The Bridge over the River Birkenhead
There's an old cable car across the Birkenhead River just upstream of Poole Creek, 17 kilometres south of Birkenhead Provincial Park. The cable car hasn't aged well, it looks ready to fall into the river at any moment. But it's the only way across without getting wet.
That's the problem currently facing the Board of Directors of the Sea to Sky Trail Society: there's more than 60 kilometres of world-class mountain bike trail between Owl Creek and D'Arcy, but to link it together there must be a bridge over the river.
Enter the Canadian Army Corps of Engineers, BC Hydro, the B.C. Forest Service and a little bit of ingenuity. The army engineers ready to construct the bridge if the trail society can get the materials and bridge design complete. A $23,000 donation from BC Hydro is earmarked for bridge construction, the bridge is on the drawing table and the Squamish Forest District has been instrumental in keeping the trail progressing, according to Joanne Turnbull, a director on the Trail Society board.
"It's our goal to create a link that is off-road, away from the highway," Turnbull said after an inspection of perspective bridge sites Sunday. "The Birkenhead is so beautiful, but on the other hand, that beauty is often very rugged."
The rugged terrain at the Birkenhead crossing necessitates a suspension bridge, similar to the Cal-Cheak bridge south of Whistler. The Trail Society has a long-range plan in motion to create a 150 kilometre mountain bike trail from Brackendale to D'Arcy. Most of the trail utilizes deactivated logging roads and BC Hydro access roads, yet critical linkages such as the Birkenhead Bridge are not in place.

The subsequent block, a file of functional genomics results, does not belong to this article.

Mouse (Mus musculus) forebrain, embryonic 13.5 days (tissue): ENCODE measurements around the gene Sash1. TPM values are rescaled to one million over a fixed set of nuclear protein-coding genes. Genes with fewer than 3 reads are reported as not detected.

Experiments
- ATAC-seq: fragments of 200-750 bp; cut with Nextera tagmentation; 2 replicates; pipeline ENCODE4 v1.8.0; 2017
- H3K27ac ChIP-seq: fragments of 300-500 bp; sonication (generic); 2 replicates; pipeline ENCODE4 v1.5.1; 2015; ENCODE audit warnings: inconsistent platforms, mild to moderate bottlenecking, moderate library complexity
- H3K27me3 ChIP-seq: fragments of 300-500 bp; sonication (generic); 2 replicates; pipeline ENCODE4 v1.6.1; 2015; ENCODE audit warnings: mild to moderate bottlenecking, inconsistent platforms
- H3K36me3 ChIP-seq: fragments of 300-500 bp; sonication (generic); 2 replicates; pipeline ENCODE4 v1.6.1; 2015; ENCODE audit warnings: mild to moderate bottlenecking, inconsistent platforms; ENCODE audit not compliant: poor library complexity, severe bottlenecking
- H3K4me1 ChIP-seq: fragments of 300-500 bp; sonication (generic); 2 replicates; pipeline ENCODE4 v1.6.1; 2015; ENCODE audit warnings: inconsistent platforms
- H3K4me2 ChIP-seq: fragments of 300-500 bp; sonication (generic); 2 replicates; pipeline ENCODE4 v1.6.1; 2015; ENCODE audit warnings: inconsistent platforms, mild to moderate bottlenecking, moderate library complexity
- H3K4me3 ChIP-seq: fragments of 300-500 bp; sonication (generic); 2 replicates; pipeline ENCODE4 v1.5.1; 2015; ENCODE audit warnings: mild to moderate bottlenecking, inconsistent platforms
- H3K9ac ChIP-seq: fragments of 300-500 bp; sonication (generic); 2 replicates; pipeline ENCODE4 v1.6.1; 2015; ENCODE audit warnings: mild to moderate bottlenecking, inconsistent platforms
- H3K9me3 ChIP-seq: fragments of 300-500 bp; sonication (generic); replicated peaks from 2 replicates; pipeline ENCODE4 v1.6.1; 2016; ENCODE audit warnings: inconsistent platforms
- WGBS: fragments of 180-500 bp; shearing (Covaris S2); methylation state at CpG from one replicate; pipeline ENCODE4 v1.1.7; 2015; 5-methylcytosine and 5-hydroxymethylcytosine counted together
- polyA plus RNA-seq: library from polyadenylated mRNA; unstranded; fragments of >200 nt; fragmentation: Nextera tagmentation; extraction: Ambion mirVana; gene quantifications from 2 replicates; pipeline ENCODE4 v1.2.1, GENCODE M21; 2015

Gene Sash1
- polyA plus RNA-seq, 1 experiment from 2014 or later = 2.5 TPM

According to Mike Rogers, Sea to Sky Trail project co-ordinator, the bridge will link the newest section of the Sea to Sky Trail - 23 kilometres of freshly brushed and cleared trail between Devine and D'Arcy - with the already existing Birkenhead Lake Loop. The clearing work creates a novice and intermediate route on the BC Hydro low and high line roads respectively. In conjunction with the Anderson Lake Native Band, a one kilometre, experts only descent connecting D'Arcy to the high line road, was constructed this fall.
"We have a gem of a trail here, the key is the bridge," Rogers says. "It's a necessity, but not an easy necessity."
Construction of the bridge is scheduled to start following the Birkenhead's spring runoff.